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John Velek

Dec 01, 2009

I think a lot of people are intimidated by wok cooking, but it’s very easy. This pork dish had an interesting mix of flavors from hot pepper and garlic to brown sugar and the fish and oyster sauces gave extra layers of flavor. For such a simple dish you get a wonderful mixture of flavor levels. I also like Sriracha sauce as a side for extra heat.

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Steve Subera

Dec 01, 2009

This Thai basil pork recipe arrived just as I started Asia night at home. Once a week, I cook a meal inspired by an Asian country. This recipe was quick, allowed me to have fun wandering in our local Asian grocery store, and tasted complex thanks to the genius of fish, soy, and oyster sauces. Our six-year old liked it, although it was a bit hot for her. White rice was fine, but sticky rice would have been better. Next time.

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Jodi C.

Dec 01, 2009

It was the simplicity of this recipe first got my attention. A recipe this simple will either be disappointing or memorable. This is a clear, spunky dish. It plays tricks with your tongue. My dinner guest gasped.

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Amy Giezentanner

Dec 01, 2009

This Thai basil pork is a spicy dish not for the faint of heart, but what a reward for the brave souls who dare eat it! It’s a full-bodied, flavorful dish with a kick of Thai chiles to cut the fullness and a touch of bright basil to level it out. The combined texture and flavor go well with the rice suggested in the recipe, but I suspect it would also blend well with gourmet pasta. The ingredients may be a little hard to find in certain areas, but the dish is well worth the search. It’s a quick and flavorful must for households on the go.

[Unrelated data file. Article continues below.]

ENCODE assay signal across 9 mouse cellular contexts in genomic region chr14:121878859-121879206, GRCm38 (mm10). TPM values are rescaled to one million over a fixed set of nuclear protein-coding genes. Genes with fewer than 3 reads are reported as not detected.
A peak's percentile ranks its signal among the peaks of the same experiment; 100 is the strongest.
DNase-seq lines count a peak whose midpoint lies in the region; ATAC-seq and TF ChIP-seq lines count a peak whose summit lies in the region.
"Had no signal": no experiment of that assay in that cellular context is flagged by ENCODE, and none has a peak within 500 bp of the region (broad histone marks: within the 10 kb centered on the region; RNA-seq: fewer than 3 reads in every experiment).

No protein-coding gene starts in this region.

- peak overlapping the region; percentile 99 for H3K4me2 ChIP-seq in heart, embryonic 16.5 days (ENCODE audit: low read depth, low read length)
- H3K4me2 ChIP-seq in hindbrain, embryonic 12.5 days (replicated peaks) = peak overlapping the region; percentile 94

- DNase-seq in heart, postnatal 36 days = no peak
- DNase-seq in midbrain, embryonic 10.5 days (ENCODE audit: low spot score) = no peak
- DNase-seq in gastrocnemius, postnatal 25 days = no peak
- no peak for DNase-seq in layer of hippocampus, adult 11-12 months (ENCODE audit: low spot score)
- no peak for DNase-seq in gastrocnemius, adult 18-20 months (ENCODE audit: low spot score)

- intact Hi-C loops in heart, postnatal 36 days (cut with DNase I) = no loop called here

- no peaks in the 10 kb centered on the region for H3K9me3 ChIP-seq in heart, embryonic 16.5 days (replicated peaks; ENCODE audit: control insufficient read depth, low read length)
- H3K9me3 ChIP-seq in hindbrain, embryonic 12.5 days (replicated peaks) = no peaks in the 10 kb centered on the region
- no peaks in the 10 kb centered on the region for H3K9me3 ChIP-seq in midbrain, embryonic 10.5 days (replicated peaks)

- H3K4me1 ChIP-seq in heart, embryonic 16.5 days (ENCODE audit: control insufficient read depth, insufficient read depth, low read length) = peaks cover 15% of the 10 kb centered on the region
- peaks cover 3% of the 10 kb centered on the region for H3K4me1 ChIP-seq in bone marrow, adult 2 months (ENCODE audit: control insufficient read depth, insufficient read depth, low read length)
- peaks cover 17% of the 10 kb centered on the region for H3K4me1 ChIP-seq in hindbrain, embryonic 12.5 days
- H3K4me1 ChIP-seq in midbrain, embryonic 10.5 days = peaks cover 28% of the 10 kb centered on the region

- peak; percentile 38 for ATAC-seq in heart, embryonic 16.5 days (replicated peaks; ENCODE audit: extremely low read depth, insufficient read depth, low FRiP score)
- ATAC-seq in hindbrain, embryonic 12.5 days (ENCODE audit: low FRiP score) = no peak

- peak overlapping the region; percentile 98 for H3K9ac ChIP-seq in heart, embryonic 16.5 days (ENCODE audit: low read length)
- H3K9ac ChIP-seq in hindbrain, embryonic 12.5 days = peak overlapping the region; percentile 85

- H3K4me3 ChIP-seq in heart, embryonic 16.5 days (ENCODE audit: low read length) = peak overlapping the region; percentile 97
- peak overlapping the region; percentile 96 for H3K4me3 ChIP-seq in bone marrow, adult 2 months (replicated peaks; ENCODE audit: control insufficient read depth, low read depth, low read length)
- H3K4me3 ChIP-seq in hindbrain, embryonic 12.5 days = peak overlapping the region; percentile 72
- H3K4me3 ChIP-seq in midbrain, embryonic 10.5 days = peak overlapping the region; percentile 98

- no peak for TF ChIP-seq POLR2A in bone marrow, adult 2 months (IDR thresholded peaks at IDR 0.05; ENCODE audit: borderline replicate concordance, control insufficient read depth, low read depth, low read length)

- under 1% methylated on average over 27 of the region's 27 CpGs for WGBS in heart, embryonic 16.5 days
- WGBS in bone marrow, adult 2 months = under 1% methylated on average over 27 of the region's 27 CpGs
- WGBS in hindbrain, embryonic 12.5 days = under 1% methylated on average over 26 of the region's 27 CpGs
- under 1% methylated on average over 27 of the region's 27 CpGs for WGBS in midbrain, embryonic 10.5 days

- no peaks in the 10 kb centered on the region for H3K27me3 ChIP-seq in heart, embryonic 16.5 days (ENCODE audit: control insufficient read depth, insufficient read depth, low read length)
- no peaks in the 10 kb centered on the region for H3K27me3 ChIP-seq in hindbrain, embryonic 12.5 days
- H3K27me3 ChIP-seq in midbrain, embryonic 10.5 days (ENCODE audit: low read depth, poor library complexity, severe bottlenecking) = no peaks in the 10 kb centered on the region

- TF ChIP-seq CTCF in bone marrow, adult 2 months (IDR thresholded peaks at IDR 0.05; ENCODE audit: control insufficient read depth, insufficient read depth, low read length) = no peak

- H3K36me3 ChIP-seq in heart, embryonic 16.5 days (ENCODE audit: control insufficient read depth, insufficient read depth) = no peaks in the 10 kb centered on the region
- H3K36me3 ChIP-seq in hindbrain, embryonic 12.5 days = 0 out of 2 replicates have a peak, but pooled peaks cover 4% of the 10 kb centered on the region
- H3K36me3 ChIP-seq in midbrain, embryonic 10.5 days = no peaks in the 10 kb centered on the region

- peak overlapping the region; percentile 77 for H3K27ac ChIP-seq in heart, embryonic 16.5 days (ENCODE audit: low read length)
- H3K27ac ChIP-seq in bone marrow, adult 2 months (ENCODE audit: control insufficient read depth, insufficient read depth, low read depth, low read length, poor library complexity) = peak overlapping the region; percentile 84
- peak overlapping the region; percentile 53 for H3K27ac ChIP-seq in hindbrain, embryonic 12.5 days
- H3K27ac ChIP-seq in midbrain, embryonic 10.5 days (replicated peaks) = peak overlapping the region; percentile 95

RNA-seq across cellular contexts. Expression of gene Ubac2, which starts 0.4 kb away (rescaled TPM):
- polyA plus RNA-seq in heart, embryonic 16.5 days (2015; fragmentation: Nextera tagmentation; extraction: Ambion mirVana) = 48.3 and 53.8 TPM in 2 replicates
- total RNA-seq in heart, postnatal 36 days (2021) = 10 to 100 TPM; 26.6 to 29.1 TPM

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Beth Price

Dec 01, 2009

This recipe is our family’s go-to weeknight winner. The first time I made it, I followed the recipe to a T, but after that? Let the variations begin! I’ve used ground beef, chicken, turkey, and even venison. Depending on what I’ve got on hand, I may substitute regular basil for Thai basil, any pepper (even dried crushed red peppers) for the Thai chilies, and green onions for the shallots. The most important element is the combination of soy sauce, fish sauce, oyster sauce, and brown sugar. Once you have that, let the experimentation begin.

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Kristen Kennedy

Dec 01, 2009

I’m a huge fan of simple, healthful, delicious meals, and this fits the bill. Because the ingredient list is relatively short, you want to use the best-quality ingredients. I decided to grind my own pork from some boneless pork chops I had on hand, which lent a beautifully light texture to the dish. We served this with cellophane (mung bean) noodles. It was a huge hit with the entire family!

Comments
Comments
  1. Ann Smits says:

    This is a recipe I will be trying for sure this week. Thanks.